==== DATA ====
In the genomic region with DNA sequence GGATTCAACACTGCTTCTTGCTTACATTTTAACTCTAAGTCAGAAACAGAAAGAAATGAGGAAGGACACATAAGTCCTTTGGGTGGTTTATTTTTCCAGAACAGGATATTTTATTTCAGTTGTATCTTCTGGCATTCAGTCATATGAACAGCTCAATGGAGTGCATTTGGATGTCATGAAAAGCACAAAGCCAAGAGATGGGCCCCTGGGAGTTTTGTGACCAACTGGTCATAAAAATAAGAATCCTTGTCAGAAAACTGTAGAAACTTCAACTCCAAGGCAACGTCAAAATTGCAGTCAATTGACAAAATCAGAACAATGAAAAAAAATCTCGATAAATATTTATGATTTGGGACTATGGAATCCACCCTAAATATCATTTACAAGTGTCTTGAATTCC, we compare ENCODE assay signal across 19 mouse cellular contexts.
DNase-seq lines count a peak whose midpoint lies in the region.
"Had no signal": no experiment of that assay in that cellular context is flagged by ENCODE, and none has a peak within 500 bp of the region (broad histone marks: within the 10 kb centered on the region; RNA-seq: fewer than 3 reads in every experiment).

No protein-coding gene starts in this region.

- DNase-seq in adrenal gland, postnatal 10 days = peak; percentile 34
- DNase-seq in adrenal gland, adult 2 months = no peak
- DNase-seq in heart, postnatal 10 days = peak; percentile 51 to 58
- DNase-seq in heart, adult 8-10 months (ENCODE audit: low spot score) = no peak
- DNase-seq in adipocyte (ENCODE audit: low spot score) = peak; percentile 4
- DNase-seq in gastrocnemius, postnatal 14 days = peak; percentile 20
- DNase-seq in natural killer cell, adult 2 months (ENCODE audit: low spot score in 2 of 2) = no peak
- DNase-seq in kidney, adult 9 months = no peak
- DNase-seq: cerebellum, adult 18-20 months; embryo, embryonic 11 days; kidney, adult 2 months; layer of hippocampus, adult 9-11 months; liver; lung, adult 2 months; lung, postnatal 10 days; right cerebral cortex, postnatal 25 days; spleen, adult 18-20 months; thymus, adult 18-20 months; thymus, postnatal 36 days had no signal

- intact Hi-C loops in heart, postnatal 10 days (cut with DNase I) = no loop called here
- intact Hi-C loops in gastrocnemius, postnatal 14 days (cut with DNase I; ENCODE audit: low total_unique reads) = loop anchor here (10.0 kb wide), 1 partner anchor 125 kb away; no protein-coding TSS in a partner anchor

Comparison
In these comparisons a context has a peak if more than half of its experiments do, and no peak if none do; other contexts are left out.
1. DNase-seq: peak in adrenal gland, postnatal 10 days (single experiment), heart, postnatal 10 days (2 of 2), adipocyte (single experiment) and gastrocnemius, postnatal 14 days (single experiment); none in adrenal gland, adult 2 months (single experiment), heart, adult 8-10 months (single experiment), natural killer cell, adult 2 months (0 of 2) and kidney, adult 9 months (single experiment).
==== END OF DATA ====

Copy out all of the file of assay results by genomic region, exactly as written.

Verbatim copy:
In the genomic region with DNA sequence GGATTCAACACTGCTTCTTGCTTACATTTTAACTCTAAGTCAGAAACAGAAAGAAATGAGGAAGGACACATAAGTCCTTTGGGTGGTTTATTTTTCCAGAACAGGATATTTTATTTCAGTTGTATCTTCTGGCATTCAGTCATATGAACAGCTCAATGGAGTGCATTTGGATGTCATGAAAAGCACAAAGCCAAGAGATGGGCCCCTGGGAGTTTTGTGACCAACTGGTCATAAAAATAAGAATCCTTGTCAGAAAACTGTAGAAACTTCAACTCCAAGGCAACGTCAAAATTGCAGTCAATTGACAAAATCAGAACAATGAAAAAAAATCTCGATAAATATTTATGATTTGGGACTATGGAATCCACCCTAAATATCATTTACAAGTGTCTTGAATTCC, we compare ENCODE assay signal across 19 mouse cellular contexts.
DNase-seq lines count a peak whose midpoint lies in the region.
"Had no signal": no experiment of that assay in that cellular context is flagged by ENCODE, and none has a peak within 500 bp of the region (broad histone marks: within the 10 kb centered on the region; RNA-seq: fewer than 3 reads in every experiment).

No protein-coding gene starts in this region.

- DNase-seq in adrenal gland, postnatal 10 days = peak; percentile 34
- DNase-seq in adrenal gland, adult 2 months = no peak
- DNase-seq in heart, postnatal 10 days = peak; percentile 51 to 58
- DNase-seq in heart, adult 8-10 months (ENCODE audit: low spot score) = no peak
- DNase-seq in adipocyte (ENCODE audit: low spot score) = peak; percentile 4
- DNase-seq in gastrocnemius, postnatal 14 days = peak; percentile 20
- DNase-seq in natural killer cell, adult 2 months (ENCODE audit: low spot score in 2 of 2) = no peak
- DNase-seq in kidney, adult 9 months = no peak
- DNase-seq: cerebellum, adult 18-20 months; embryo, embryonic 11 days; kidney, adult 2 months; layer of hippocampus, adult 9-11 months; liver; lung, adult 2 months; lung, postnatal 10 days; right cerebral cortex, postnatal 25 days; spleen, adult 18-20 months; thymus, adult 18-20 months; thymus, postnatal 36 days had no signal

- intact Hi-C loops in heart, postnatal 10 days (cut with DNase I) = no loop called here
- intact Hi-C loops in gastrocnemius, postnatal 14 days (cut with DNase I; ENCODE audit: low total_unique reads) = loop anchor here (10.0 kb wide), 1 partner anchor 125 kb away; no protein-coding TSS in a partner anchor

Comparison
In these comparisons a context has a peak if more than half of its experiments do, and no peak if none do; other contexts are left out.
1. DNase-seq: peak in adrenal gland, postnatal 10 days (single experiment), heart, postnatal 10 days (2 of 2), adipocyte (single experiment) and gastrocnemius, postnatal 14 days (single experiment); none in adrenal gland, adult 2 months (single experiment), heart, adult 8-10 months (single experiment), natural killer cell, adult 2 months (0 of 2) and kidney, adult 9 months (single experiment).